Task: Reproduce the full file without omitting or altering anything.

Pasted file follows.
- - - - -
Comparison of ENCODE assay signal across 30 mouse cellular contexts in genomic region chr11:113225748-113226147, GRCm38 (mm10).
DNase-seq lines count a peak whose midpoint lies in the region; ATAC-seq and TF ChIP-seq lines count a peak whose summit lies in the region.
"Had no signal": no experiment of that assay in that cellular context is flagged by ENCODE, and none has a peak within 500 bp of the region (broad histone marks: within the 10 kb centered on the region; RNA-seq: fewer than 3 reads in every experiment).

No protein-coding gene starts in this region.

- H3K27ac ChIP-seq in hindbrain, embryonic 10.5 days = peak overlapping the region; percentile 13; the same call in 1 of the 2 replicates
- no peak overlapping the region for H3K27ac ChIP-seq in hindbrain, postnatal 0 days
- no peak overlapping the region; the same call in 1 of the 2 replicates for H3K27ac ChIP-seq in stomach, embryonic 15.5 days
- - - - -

Comparison of ENCODE assay signal across 30 mouse cellular contexts in genomic region chr11:113225748-113226147, GRCm38 (mm10).
DNase-seq lines count a peak whose midpoint lies in the region; ATAC-seq and TF ChIP-seq lines count a peak whose summit lies in the region.
"Had no signal": no experiment of that assay in that cellular context is flagged by ENCODE, and none has a peak within 500 bp of the region (broad histone marks: within the 10 kb centered on the region; RNA-seq: fewer than 3 reads in every experiment).

No protein-coding gene starts in this region.

- H3K27ac ChIP-seq in hindbrain, embryonic 10.5 days = peak overlapping the region; percentile 13; the same call in 1 of the 2 replicates
- no peak overlapping the region for H3K27ac ChIP-seq in hindbrain, postnatal 0 days
- no peak overlapping the region; the same call in 1 of the 2 replicates for H3K27ac ChIP-seq in stomach, embryonic 15.5 days